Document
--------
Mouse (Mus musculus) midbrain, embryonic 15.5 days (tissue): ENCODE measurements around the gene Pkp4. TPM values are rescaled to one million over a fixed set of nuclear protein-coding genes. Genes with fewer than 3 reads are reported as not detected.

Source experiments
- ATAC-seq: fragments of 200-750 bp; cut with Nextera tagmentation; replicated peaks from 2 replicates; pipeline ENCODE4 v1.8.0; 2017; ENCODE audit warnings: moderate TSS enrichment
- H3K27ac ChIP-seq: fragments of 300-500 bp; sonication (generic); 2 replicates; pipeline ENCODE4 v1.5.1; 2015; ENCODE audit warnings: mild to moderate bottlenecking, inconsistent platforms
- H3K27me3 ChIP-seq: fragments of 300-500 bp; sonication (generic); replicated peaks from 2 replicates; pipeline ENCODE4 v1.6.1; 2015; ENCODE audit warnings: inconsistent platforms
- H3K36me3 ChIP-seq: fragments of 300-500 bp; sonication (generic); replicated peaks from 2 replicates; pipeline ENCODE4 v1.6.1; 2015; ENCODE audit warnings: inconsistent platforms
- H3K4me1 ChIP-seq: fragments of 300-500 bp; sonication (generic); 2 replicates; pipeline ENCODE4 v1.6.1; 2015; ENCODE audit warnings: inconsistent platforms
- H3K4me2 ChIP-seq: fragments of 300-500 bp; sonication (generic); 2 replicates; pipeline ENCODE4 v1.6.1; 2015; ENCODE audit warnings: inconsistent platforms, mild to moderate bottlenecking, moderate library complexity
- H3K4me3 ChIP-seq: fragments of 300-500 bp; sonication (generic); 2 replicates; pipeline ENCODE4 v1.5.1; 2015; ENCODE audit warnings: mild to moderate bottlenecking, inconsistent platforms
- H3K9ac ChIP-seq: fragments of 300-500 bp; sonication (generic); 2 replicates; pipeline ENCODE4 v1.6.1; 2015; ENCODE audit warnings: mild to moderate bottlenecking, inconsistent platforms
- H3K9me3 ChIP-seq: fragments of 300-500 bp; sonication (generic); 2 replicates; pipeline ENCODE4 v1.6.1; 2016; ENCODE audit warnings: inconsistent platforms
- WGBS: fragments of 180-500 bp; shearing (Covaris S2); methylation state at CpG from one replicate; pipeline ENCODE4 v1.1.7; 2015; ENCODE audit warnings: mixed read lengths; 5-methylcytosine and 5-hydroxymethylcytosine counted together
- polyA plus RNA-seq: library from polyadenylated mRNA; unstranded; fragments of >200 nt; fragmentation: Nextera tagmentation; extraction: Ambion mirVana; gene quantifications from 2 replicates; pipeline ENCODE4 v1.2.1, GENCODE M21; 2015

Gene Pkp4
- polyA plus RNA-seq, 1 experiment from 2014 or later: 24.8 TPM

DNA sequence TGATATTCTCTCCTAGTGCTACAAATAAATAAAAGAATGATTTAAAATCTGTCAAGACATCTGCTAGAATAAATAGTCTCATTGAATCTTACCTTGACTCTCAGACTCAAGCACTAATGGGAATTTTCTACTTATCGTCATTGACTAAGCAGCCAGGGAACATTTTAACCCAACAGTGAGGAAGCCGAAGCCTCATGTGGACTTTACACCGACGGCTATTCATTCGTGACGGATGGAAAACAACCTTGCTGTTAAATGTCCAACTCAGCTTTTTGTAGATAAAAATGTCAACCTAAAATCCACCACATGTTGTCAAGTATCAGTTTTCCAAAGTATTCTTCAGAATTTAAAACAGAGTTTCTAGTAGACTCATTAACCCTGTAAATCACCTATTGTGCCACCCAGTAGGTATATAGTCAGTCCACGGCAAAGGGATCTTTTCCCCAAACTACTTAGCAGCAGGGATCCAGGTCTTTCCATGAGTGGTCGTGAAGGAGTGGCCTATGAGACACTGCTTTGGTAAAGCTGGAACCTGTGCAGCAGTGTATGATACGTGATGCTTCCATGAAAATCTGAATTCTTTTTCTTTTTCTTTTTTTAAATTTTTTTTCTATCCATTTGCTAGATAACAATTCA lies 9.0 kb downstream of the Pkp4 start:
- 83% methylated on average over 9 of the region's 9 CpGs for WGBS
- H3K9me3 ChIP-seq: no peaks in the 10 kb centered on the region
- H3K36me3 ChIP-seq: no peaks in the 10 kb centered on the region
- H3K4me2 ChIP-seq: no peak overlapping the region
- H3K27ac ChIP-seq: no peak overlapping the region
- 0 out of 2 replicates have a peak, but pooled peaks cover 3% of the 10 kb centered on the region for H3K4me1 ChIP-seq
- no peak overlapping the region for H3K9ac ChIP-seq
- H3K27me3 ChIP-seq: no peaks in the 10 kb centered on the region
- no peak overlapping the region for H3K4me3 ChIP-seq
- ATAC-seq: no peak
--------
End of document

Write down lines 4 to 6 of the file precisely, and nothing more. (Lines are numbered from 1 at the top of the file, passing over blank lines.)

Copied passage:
- H3K27ac ChIP-seq: fragments of 300-500 bp; sonication (generic); 2 replicates; pipeline ENCODE4 v1.5.1; 2015; ENCODE audit warnings: mild to moderate bottlenecking, inconsistent platforms
- H3K27me3 ChIP-seq: fragments of 300-500 bp; sonication (generic); replicated peaks from 2 replicates; pipeline ENCODE4 v1.6.1; 2015; ENCODE audit warnings: inconsistent platforms
- H3K36me3 ChIP-seq: fragments of 300-500 bp; sonication (generic); replicated peaks from 2 replicates; pipeline ENCODE4 v1.6.1; 2015; ENCODE audit warnings: inconsistent platforms